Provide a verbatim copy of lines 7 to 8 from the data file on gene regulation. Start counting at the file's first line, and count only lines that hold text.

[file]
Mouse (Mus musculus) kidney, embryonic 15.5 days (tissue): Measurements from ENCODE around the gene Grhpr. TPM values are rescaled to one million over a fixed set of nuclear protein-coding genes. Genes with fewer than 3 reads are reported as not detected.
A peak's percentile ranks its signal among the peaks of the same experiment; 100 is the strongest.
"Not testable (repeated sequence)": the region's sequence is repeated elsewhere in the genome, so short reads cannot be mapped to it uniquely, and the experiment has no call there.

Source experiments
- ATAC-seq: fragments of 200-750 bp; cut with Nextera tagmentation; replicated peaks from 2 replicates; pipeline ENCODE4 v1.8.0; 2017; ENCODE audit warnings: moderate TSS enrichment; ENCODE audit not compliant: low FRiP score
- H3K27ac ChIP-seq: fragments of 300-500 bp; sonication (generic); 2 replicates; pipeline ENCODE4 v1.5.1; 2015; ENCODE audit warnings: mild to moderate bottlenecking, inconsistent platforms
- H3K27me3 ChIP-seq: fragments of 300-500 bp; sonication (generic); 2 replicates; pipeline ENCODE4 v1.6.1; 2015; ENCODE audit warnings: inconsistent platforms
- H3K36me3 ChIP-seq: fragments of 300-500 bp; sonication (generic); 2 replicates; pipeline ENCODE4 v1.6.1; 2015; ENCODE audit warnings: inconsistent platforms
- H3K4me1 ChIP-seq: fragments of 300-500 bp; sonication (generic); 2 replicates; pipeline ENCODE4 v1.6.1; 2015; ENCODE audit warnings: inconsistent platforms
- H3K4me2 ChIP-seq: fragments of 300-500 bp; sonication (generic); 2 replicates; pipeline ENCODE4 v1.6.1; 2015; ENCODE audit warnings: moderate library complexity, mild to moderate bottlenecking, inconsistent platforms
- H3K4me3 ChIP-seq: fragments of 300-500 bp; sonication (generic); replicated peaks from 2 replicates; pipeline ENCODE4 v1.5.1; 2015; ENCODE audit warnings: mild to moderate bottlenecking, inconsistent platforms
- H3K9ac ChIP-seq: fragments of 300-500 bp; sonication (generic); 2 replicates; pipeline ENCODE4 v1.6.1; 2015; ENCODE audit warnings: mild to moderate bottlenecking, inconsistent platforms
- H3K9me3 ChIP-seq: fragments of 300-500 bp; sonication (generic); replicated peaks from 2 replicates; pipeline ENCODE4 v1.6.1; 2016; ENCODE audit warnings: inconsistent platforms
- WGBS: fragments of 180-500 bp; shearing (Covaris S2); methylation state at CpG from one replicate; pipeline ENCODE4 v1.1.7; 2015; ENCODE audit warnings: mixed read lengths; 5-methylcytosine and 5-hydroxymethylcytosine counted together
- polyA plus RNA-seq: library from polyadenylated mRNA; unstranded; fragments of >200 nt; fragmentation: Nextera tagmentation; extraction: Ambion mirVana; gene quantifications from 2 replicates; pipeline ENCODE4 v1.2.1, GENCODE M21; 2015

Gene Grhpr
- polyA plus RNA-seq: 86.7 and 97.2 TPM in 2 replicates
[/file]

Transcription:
- H3K27me3 ChIP-seq: fragments of 300-500 bp; sonication (generic); 2 replicates; pipeline ENCODE4 v1.6.1; 2015; ENCODE audit warnings: inconsistent platforms
- H3K36me3 ChIP-seq: fragments of 300-500 bp; sonication (generic); 2 replicates; pipeline ENCODE4 v1.6.1; 2015; ENCODE audit warnings: inconsistent platforms